DRIP DROPS of HIP-HOP from CHATTANOOGA
By Julian Cuebas
Julian is a student at the University of Tennessee at Chattanooga who is interning with Tha Milk Drop this semester. Here's his next installment!
Editor's note: This is the first installment of a two part series. Julian covered two events in two nights and is doing blog write ups of each one. This one is from C-Grimey's open Mic at Ziggy's Music Box.
“New clothes, found my sunglasses, and I’m wearing the same worn pair of mid-top Converse… The ones my girlfriend got me for my birthday. Yeah, the ones that are faded and look acid washed. Yeah, I know. I know Chrissy. I’ll tell Laura you said hello.” I hung up the phone and stared at my ceiling. I managed to nap until two hours before the show. I think it was a food coma, but I can’t be sure. Stress has cluttered my mind and it’s not as easy to see clearly when my path is so foggy.
I stretch my arms and back. Slide the comforter off me and press my feet against the cold of the floor. After making my bed I change into the clothes I bought from a clearance rack at the mall hours before. A tan long-sleeve t-shirt that left much of my neck and collarbone exposed. It’s loose fitting and eases the tension in my shoulders. The blue acid-wash trim of the shirt will look great with my Converse.
Out of my apartment, my head rattles. I probably could’ve slept through the night. Deep sleep doesn’t come often anymore. This is my last semester and the workload keeps me up. I meet up with Chrissy outside of her apartment, she’s carrying her camera.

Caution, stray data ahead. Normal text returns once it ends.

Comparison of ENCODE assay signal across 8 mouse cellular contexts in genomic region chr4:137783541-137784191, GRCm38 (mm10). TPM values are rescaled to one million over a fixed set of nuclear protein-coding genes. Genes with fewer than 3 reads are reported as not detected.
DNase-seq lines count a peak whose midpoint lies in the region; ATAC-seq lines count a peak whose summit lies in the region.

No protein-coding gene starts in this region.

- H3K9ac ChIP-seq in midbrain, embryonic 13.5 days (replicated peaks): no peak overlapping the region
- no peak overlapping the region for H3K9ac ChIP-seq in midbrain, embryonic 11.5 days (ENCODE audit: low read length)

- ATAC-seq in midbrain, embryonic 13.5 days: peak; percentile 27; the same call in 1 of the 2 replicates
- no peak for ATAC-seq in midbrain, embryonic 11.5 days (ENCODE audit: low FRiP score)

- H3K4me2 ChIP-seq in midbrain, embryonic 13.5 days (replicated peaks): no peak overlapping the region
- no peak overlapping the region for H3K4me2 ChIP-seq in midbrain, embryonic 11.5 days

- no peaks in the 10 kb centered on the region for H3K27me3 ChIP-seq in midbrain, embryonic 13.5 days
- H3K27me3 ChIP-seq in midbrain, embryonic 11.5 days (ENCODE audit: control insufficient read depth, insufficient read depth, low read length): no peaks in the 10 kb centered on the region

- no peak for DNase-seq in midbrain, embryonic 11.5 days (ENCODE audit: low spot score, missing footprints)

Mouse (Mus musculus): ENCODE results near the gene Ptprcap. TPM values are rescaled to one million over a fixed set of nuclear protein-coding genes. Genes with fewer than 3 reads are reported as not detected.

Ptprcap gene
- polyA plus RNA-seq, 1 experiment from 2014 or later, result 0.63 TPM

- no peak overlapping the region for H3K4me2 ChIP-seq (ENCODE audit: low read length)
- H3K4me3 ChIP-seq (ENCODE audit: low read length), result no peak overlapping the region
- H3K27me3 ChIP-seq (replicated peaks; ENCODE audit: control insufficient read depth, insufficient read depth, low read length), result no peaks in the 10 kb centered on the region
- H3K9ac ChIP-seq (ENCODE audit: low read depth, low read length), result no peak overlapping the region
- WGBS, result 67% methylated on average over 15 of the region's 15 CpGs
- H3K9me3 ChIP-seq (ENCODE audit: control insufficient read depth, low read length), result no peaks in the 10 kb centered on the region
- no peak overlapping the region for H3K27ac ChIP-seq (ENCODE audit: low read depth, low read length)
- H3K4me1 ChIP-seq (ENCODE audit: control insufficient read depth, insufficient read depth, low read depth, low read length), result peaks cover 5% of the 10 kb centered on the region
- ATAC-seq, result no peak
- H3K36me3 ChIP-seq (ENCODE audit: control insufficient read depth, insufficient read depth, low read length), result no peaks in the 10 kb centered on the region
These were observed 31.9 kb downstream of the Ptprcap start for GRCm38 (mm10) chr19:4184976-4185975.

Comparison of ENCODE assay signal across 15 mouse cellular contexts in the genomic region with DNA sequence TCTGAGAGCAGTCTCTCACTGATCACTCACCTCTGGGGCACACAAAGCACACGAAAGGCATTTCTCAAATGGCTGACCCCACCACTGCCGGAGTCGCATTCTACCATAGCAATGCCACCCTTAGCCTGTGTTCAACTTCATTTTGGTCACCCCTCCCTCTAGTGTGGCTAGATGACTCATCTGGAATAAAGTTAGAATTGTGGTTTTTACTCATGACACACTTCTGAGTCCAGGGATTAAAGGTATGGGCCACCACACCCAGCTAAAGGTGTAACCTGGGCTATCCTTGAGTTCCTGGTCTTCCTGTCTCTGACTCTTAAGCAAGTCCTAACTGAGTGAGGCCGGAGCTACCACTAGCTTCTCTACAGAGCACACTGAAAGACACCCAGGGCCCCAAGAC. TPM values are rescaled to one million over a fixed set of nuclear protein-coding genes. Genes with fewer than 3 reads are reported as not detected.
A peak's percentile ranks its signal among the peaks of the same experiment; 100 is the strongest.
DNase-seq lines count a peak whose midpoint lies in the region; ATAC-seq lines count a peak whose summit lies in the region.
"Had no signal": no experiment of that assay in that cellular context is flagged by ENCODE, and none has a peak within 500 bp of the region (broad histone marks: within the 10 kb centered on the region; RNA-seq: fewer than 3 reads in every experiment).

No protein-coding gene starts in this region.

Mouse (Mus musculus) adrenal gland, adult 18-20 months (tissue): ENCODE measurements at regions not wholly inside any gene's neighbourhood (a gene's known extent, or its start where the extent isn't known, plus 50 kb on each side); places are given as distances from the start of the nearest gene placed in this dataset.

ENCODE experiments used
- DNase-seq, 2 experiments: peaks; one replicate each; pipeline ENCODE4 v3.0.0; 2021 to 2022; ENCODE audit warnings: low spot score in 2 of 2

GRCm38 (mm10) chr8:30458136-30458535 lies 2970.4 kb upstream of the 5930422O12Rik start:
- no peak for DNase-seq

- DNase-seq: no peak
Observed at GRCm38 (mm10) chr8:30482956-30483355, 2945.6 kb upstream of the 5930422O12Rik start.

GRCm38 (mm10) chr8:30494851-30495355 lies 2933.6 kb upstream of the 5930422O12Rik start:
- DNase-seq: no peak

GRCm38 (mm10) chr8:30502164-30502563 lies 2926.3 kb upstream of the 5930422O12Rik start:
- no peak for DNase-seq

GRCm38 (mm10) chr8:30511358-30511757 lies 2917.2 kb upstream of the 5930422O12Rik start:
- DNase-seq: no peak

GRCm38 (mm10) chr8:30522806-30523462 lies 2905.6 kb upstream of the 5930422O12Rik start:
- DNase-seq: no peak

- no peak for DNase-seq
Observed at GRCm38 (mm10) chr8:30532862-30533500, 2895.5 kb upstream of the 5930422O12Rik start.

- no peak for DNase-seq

“Yass! Concert photos.” I said loudly.
“You know it,” she said. “I have the settings on my camera and it’s ready to go.”
We waited a few minutes for a Lyft and headed to Ziggy’s Music Box. On the way I stared blankly through the window, I pondered on my nerves hoping the contemplation would be clarity. Enveloped by the rabbit hole, the Lyft driver pulls me back to coherence. “Here you guys are,” he said. I shook off my head space, thanked him, and walked inside.
We were Ied and greeted by the bouncer. The air was thick. Heavy with cigarette smoke and the smell of beer. My eyes traced the room seeing a covered pool table and stone walls covered densely with stickers of performers from nights and years past. I look around and set eyes on the Master of Ceremonies for the evening, C-Grimey. It’d been too long since I had seen him last. His beard had grown, his hair long and twisted, with a bandana wrapped around his head, and a vibrant shirt labeled “TRIPSTER” in liquid letters.
“What’s up man?” Grimey said extending an arm. We shook up, then I responded.
“Ready to play some music tonight man.” He smiled.
“We’re still waiting on some people to show up but we will start in about fifteen.”
I nodded to him and smiled. He caught sight of another artist, nodded at me, and went their direction. Chrissy and I had a seat as we watched a band named CBD jam out on stage. They were a four piece: keys, congas, bass, and drums. Their rhythm and improvised sessions over the DJs tracks were synced in a way that expressed prowess and passion.
The music was loud and I found it difficult to talk. More moments passed and I saw artists start to trickle in: A young man with blonde-tipped dreads, tied in a top knot. Another performer with hair flowing down past his shoulders. Wearing all black, with the logo “SC” on his shirt. He passed by me and I read “Stack Chasers” around the circle.
My feet shifted awkwardly and before I started to worry about who I knew, Reas and Artikulit of YKC Nation came through the door. I grinned and stumbled from my chair. We walked up to each other, greeted each other like it had been years since we’d linked up (it had only been a couple months), then we found our places in the bar. It’s always difficult to have a dialogue at a concert or an open mic. I find myself quieter than usual at them, talking over a speaker is a losing battle.